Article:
Wednesday, December 06, 2006

Suburbanites Dismayed by Hunting

Bagging a Backyard Buck
Suburban deer hunting draws attention in Vienna.
They are all sure that doom is going to visit their little enclave because hunting is allowed. The truth is somewhat different.
CONCERNS ARE OFTEN raised about dangers to children and pets when the subject of suburban bowhunting comes up, said Fairfax County wildlife biologist Earl Hodnett. "But nobody ever gives an example of where that happened. I can't find any record of a non-participant injured in a bowhunting accident." Hodnett said accidents generally injure only the hunters themselves, when they fall out of trees or onto their own arrows.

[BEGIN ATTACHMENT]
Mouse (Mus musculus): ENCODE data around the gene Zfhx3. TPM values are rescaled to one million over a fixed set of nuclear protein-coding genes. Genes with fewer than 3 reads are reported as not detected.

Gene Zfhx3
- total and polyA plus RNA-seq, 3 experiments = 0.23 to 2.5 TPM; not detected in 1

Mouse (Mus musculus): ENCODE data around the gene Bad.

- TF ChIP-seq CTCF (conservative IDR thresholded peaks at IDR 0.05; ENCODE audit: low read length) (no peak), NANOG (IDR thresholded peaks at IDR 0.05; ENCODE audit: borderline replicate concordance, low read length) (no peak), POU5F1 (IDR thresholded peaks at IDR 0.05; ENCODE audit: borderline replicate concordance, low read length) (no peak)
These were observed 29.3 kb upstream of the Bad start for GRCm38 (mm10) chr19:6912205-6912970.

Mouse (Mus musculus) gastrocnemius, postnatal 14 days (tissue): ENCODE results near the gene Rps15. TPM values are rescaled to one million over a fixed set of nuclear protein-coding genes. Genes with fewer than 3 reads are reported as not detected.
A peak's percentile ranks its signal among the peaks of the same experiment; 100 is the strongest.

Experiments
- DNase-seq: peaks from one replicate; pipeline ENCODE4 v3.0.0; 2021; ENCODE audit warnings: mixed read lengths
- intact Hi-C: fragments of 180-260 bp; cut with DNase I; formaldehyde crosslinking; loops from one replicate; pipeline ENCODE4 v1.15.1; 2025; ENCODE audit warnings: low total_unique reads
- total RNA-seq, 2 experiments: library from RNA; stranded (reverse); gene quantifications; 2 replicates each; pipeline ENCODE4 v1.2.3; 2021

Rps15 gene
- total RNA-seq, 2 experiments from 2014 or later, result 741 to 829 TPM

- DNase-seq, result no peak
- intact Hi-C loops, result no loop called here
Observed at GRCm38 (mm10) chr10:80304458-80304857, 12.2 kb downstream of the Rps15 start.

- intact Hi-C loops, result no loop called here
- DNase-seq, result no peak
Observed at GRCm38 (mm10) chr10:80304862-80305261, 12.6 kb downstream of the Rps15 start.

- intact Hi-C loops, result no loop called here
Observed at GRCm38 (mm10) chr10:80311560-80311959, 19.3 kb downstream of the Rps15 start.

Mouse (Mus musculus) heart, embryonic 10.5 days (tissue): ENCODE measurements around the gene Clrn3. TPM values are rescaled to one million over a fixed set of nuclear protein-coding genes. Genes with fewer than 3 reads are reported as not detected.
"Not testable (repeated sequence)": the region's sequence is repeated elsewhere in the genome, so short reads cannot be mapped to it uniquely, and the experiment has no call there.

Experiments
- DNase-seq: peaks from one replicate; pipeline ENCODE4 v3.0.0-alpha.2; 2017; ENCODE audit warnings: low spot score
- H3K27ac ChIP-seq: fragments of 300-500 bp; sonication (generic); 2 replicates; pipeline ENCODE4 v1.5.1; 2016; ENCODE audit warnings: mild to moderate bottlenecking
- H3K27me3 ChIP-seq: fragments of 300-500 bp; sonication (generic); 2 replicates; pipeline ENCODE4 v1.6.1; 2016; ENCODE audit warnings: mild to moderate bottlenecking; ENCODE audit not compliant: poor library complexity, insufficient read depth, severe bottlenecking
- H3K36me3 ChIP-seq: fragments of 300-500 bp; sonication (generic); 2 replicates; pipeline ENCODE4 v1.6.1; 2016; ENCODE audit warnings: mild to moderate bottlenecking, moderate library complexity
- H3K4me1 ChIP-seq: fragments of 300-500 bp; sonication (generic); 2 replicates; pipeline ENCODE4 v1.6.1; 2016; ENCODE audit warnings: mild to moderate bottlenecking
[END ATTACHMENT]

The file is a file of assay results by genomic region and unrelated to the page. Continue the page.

"I can understand the concern, but usually the concern comes from not understanding about archery," he said. He explained that bowhunting is done at close range, so wide misses or cases of mistaken identity are hardly a possibility.
So stymied on that front, they are then worried that their children may be exposed to life.
[One complainer] said she did not care for the idea of her children seeing a deer get shot.
Just take them down to McDonald's and pretend that meat grows on trees.

Deer overpopulation is a real problem, and hunting one of the few effective means to combat it.

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